March is Women’s History Month, a time to celebrate the achievements and contributions of women in various fields and aspects of society. Women have played a vital role in shaping our world, from science and technology, to arts and culture, to politics and human rights, and more. Yet, their stories are often overlooked or underrepresented in history books and media.

At On The Path Children and Family Services, we value and support women’s empowerment and equality. We believe that women are essential to our success and innovation, and we strive to create a diverse and inclusive workplace where everyone can thrive. We are proud to have women in leadership positions, as well as women who work hard every day to deliver quality services to at-risk youth and families experiencing severe behavioral and mental health disorders.

This month, we want to honor and recognize some of the amazing women who work at On The Path Children and Family Services. They are role models, mentors, and inspirations for us all.

We also want to acknowledge and appreciate the women who have paved the way for us, both in our industry and in our society. They are the trailblazers, the pioneers, the visionaries, who have challenged the status quo and made a difference in the world. Here are some of the women who have inspired us:

  • Dorothea Dix: A social reformer and activist who advocated for the humane treatment of people with mental illnesses in the 19th century. She exposed the appalling conditions of asylums and prisons, and campaigned for the creation of public mental hospitals. She also served as the Superintendent of Army Nurses during the Civil War.
  • Anna Freud: A psychoanalyst and the daughter of Sigmund Freud, who made significant contributions to the field of child psychology and development. She pioneered the use of play therapy, and founded the Hampstead Child Therapy Clinic in London. She also wrote several books on child analysis, ego psychology, and defense mechanisms.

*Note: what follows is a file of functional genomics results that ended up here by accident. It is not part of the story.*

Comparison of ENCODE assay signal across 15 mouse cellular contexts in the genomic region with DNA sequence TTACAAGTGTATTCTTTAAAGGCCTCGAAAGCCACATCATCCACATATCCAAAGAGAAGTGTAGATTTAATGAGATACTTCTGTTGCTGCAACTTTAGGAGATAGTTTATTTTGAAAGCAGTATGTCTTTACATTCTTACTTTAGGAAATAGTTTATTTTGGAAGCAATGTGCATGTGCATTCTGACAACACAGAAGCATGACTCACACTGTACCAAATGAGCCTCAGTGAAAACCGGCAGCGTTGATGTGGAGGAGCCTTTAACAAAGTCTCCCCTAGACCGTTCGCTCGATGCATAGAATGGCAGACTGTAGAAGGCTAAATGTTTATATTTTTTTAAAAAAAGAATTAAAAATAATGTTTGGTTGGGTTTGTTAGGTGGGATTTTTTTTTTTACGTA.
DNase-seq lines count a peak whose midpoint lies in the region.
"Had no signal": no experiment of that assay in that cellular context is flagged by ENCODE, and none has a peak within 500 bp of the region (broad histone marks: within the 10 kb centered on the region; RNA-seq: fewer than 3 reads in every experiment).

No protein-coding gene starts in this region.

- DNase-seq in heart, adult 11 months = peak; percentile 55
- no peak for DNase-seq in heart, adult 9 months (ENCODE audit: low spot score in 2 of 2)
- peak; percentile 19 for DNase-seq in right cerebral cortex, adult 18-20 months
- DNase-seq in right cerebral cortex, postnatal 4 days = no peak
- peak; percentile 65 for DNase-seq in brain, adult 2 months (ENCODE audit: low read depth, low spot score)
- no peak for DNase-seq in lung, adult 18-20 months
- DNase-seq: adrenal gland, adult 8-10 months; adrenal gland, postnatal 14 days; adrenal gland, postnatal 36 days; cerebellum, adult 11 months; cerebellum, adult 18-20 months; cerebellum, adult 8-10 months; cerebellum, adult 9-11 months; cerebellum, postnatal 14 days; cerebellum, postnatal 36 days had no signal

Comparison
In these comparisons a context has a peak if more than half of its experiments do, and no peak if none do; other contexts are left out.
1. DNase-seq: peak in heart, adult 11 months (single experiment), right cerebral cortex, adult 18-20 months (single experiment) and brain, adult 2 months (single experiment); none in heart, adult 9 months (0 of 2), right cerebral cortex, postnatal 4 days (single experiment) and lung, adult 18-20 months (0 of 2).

• Karen Horney: A psychoanalyst and feminist who challenged the male-dominated theories of Freud and developed her own approach to personality and psychotherapy. She emphasized the role of social and cultural factors in shaping human behavior, and introduced the concepts of neurosis, self-realization, and the idealized self. She also founded the American Institute for Psychoanalysis.
  • Mary Whiton Calkins: A psychologist and philosopher who was the first woman to become the president of the American Psychological Association in 1905. She developed the paired-associate technique for studying memory, and established one of the first psychological laboratories in the United States. She also wrote influential books on self-psychology and the psychology of religion.
  • Leta Stetter Hollingworth: A psychologist and educator who was one of the pioneers of gifted education and the study of exceptional children. She debunked the myths and stereotypes about women’s inferiority and variability, and advocated for the rights and opportunities of women in academia and society. She also conducted groundbreaking research on the psychology of adolescence.
  • Inez Beverly Prosser: A psychologist and educator who was the first African American woman to earn a PhD in psychology in 1933. She focused her research on the effects of racial discrimination and segregation on the academic achievement and mental health of Black students. She also advocated for the improvement of educational opportunities and resources for Black children and teachers.

We hope that by sharing these stories, we can inspire and empower more women to pursue their dreams and goals, and to make their voices heard. We also hope that we can foster a culture of respect and appreciation for women’s diversity and strength, and to celebrate their achievements not only in March, but every day of the year.

Happy Women’s History Month!